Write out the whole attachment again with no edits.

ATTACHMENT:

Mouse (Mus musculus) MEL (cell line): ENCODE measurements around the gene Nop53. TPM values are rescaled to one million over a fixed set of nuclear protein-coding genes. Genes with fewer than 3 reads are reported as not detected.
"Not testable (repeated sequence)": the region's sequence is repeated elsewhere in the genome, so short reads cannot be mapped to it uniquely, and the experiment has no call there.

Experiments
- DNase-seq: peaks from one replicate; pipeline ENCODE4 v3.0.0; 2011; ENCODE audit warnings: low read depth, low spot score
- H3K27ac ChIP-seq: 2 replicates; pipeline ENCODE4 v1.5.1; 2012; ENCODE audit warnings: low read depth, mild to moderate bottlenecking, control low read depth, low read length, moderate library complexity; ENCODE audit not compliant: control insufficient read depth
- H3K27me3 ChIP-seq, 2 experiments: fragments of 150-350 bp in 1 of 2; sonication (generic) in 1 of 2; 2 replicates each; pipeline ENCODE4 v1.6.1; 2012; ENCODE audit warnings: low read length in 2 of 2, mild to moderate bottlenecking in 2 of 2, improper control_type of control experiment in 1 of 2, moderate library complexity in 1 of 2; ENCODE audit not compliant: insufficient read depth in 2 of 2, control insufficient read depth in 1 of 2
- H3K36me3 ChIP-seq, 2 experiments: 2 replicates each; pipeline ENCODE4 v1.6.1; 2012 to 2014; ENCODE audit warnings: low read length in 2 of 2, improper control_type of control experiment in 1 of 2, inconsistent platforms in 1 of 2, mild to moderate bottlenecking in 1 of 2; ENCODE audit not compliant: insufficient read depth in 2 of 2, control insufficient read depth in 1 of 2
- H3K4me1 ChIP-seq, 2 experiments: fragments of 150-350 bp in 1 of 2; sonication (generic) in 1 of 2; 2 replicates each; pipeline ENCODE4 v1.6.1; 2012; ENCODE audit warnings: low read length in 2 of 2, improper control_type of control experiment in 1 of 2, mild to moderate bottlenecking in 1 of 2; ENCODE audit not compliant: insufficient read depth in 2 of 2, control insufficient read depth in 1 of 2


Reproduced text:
Mouse (Mus musculus) MEL (cell line): ENCODE measurements around the gene Nop53. TPM values are rescaled to one million over a fixed set of nuclear protein-coding genes. Genes with fewer than 3 reads are reported as not detected.
"Not testable (repeated sequence)": the region's sequence is repeated elsewhere in the genome, so short reads cannot be mapped to it uniquely, and the experiment has no call there.

Experiments
- DNase-seq: peaks from one replicate; pipeline ENCODE4 v3.0.0; 2011; ENCODE audit warnings: low read depth, low spot score
- H3K27ac ChIP-seq: 2 replicates; pipeline ENCODE4 v1.5.1; 2012; ENCODE audit warnings: low read depth, mild to moderate bottlenecking, control low read depth, low read length, moderate library complexity; ENCODE audit not compliant: control insufficient read depth
- H3K27me3 ChIP-seq, 2 experiments: fragments of 150-350 bp in 1 of 2; sonication (generic) in 1 of 2; 2 replicates each; pipeline ENCODE4 v1.6.1; 2012; ENCODE audit warnings: low read length in 2 of 2, mild to moderate bottlenecking in 2 of 2, improper control_type of control experiment in 1 of 2, moderate library complexity in 1 of 2; ENCODE audit not compliant: insufficient read depth in 2 of 2, control insufficient read depth in 1 of 2
- H3K36me3 ChIP-seq, 2 experiments: 2 replicates each; pipeline ENCODE4 v1.6.1; 2012 to 2014; ENCODE audit warnings: low read length in 2 of 2, improper control_type of control experiment in 1 of 2, inconsistent platforms in 1 of 2, mild to moderate bottlenecking in 1 of 2; ENCODE audit not compliant: insufficient read depth in 2 of 2, control insufficient read depth in 1 of 2
- H3K4me1 ChIP-seq, 2 experiments: fragments of 150-350 bp in 1 of 2; sonication (generic) in 1 of 2; 2 replicates each; pipeline ENCODE4 v1.6.1; 2012; ENCODE audit warnings: low read length in 2 of 2, improper control_type of control experiment in 1 of 2, mild to moderate bottlenecking in 1 of 2; ENCODE audit not compliant: insufficient read depth in 2 of 2, control insufficient read depth in 1 of 2